PAKISTAN: 42 Years of Systematic Discrimination of Ahmadis by State Actors
Statement by the International Human Rights Committee
Islamabad/Pakistan, 08.09.2016 (AHRC) – The 7th September is one of the darkest days in the history of Pakistan when religion was firmly inducted to be the basis of the state affairs. This laid the foundation of unprecedented discrimination, abhorrence and violence against other religions, other sects or other interpretations of religion that did not conform the religious interpretations of the perpetrators of this change.
42 years ago, in 1974, on this day the Second Amendment to the Constitution of Pakistan was passed whereby the Ahmadis, the followers of Ahmadi sect, were declared to be non-Muslims in Pakistan. By virtue of the amendment the State has been given arbitrary powers to determine who is a Muslim and who is not. Instead of providing the right of freedom of religion and faith to its citizens, this was a systematic and conscious design to curb human rights and freedom of religious beliefs.
As a result of this change the influence of fundamentalist forces to run the state affairs and how people should follow their beliefs reached to unprecedented levels. The zeal and the fervour with which Youm-e-Khatam e Nabuwat (The Day of Finality of Prophet hood), marked on September 7, is celebrated is a manifestation of the fundamentalist mind-set so prevalent in the country.
The amendment opened a Pandora box of religious intolerance and extremism in the country when in 1974, Majlis-e-Ahrar-e-Islam and Jamaat-e-Islami began a fierce campaign against Ahmadis in Pakistan. The Saudi King at the time, King Faisal bin As-Saud then pressured Pakistan to criminalize all religious practices of Ahmadis where they referred to themselves as Muslims or behaved like one. Under this Saudi pressure, as well as to appease the two religious groups, Pakistan’s parliament adopted a new law that declared Ahmadis as non-Muslims
A further blow to the freedom of religion came when a military dictator, General Zia-ul-Haq, made another anti-Ahmadiyya amendment in the Constitution of Pakistan which restricted the freedom of religion for Ahmadis. According to this law, Ahmadis cannot call themselves Muslim or “pose as Muslims” which is punishable by three years in prison. The combination of Ordinance XX and the 1974 amendment gave full rights to the state to decide who was a Muslim, and who was not.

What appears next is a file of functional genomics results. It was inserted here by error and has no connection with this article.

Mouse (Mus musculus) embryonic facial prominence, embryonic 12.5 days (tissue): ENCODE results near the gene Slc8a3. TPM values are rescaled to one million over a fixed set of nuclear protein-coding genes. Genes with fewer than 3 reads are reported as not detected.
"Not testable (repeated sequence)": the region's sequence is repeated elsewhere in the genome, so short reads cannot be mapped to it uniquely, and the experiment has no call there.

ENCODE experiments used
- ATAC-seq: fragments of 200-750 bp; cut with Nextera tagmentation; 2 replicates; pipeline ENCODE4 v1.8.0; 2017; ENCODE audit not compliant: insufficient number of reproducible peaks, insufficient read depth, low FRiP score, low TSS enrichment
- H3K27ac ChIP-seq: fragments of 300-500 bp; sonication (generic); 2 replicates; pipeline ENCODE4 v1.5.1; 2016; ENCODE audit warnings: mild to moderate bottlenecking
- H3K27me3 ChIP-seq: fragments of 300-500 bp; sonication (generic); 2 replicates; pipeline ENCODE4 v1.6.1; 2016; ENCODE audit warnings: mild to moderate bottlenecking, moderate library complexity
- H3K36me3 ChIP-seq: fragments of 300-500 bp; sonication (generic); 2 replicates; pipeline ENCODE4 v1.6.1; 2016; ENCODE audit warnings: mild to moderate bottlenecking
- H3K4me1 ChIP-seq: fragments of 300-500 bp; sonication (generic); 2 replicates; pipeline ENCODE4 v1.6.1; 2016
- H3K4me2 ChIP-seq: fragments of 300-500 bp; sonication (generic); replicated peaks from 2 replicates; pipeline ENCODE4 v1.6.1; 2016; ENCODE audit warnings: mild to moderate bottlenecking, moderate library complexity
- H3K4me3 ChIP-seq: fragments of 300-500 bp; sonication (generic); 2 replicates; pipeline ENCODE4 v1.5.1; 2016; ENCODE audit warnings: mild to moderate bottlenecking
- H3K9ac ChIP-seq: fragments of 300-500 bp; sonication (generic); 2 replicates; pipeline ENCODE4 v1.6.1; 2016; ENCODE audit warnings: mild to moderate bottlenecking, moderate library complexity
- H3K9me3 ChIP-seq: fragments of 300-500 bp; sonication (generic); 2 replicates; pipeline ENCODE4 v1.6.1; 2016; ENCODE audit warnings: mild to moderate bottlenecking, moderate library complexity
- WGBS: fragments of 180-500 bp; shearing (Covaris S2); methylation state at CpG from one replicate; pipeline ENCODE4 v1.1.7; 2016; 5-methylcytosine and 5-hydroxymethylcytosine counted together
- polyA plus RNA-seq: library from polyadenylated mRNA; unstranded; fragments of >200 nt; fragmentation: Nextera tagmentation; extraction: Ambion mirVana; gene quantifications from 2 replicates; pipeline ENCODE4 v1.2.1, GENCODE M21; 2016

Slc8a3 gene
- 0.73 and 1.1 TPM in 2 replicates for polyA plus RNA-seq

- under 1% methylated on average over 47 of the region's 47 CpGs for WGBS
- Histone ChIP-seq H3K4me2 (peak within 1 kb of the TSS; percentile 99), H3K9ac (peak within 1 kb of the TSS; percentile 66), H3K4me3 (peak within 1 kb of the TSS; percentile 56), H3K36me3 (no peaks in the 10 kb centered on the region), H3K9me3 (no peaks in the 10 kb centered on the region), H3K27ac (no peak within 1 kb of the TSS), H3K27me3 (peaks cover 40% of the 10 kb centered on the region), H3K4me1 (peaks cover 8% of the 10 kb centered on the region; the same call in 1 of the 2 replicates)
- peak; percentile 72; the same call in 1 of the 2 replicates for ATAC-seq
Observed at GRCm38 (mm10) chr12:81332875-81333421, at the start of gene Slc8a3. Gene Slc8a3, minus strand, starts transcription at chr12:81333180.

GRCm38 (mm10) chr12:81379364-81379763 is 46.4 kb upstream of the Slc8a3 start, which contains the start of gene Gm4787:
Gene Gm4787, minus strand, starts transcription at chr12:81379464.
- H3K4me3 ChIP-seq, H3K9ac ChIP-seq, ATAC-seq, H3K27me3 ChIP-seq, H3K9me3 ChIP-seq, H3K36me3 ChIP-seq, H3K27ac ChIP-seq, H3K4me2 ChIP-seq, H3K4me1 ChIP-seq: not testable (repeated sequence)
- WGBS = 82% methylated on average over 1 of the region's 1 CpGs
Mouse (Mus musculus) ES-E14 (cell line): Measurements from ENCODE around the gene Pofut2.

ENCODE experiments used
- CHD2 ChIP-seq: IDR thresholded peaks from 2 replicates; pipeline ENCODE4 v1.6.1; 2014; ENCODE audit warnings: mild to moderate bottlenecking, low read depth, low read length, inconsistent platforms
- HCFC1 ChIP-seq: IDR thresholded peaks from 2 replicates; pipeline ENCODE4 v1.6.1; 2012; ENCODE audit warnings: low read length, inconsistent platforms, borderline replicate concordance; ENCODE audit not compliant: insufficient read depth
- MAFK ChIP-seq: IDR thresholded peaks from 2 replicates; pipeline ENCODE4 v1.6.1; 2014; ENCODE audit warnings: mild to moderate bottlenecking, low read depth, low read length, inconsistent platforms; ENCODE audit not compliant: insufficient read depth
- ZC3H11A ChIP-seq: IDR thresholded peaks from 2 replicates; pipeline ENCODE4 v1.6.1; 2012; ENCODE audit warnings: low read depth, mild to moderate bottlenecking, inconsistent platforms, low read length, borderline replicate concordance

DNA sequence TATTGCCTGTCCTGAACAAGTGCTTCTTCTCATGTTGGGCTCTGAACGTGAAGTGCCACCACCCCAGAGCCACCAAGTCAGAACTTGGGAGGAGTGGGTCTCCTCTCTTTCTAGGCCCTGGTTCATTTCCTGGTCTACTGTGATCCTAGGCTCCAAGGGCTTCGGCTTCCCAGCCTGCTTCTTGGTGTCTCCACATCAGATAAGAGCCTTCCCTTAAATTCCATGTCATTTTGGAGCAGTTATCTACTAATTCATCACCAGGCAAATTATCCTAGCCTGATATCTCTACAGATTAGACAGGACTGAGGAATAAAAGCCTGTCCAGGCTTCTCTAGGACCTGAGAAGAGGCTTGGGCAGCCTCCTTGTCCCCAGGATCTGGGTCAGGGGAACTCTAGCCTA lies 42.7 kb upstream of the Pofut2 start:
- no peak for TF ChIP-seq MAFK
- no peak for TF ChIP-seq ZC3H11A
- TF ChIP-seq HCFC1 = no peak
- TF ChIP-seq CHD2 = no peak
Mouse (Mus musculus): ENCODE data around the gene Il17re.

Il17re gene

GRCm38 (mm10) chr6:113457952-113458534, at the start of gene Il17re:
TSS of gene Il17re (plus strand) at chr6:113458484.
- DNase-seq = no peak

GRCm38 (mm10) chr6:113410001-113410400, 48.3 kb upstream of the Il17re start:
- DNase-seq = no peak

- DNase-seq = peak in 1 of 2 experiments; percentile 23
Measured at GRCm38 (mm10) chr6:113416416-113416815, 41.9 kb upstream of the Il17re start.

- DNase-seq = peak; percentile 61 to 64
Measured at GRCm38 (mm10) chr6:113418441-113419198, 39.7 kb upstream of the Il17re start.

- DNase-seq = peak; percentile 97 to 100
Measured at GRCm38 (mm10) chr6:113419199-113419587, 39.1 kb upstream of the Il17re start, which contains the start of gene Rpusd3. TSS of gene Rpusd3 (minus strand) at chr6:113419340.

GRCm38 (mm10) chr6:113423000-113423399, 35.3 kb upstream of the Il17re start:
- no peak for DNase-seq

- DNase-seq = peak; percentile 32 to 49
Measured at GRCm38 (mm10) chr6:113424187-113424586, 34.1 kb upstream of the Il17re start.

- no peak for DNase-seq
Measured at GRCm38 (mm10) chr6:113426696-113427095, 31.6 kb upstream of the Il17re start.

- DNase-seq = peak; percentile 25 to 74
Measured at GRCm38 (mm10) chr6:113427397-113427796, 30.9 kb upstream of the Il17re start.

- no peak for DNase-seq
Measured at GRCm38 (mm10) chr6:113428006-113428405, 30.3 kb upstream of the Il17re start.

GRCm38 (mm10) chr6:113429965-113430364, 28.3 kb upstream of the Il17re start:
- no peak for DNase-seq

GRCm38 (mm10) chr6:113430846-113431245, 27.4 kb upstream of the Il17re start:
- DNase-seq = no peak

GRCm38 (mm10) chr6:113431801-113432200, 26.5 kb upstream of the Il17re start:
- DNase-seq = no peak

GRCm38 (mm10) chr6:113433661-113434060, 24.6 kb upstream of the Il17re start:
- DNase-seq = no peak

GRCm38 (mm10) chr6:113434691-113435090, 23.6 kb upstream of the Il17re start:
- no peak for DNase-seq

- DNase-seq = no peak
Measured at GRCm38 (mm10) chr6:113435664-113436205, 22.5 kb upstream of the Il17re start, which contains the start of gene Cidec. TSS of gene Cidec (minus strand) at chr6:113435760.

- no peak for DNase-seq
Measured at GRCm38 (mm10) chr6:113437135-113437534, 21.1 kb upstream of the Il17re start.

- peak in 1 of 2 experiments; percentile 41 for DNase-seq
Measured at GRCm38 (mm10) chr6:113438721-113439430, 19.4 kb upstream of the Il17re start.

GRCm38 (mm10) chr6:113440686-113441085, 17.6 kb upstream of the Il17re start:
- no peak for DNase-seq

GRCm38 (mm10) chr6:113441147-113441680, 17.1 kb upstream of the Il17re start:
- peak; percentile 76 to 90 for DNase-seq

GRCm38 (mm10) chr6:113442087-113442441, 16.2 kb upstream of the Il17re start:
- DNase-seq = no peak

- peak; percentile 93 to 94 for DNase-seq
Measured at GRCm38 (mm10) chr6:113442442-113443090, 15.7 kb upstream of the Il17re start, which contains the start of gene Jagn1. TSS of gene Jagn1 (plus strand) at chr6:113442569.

The amendment irreversibly damaged the moral and social fabric of the society tarnishing its image as a secular republic. As a result, the clergy become so powerful to practically dictate the state. The military-mullah nexus proved to be a harbinger of self-destruction one witnesses in the country nowadays. The vulnerable groups particularly minority and women suffer incessantly due to the increasing intolerance set in motion by the amendment.
As a result of this amendment the state has been reduced to a theocratic state where might is right and rule of law is nonexistent. Blasphemy law has further eroded the structure of state giving complete impunity to religious fundamentalists to do as they please. The constitutional guarantees are completely disregarded and state does little to exert control over unscrupulous elements interfering with the writ of the state.
When Pakistan was being formed in 1947, its population of non-Muslims was 23%, today there are between 3%-4% non-Muslims left in the state due to restrictive, repressive and discriminatory policies of the state. (…)
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The Asian Human Rights Commission (AHRC) works towards the radical rethinking and fundamental redesigning of justice institutions in order to protect and promote human rights in Asia. Established in 1984, the Hong Kong based organisation is a Laureate of the Right Livelihood Award, 2014.
Additional Information from the International Human Rights Committee on the constitutional discrimination against Ahmadis in Pakistan:
- Report about one of the conferences held by opponents of the Ahmadiyya community on Wednesday, 7 September 2016. This conference was held at the Qari Shabbir Usmani’s madrassa at Muslim Colony, Rabwah.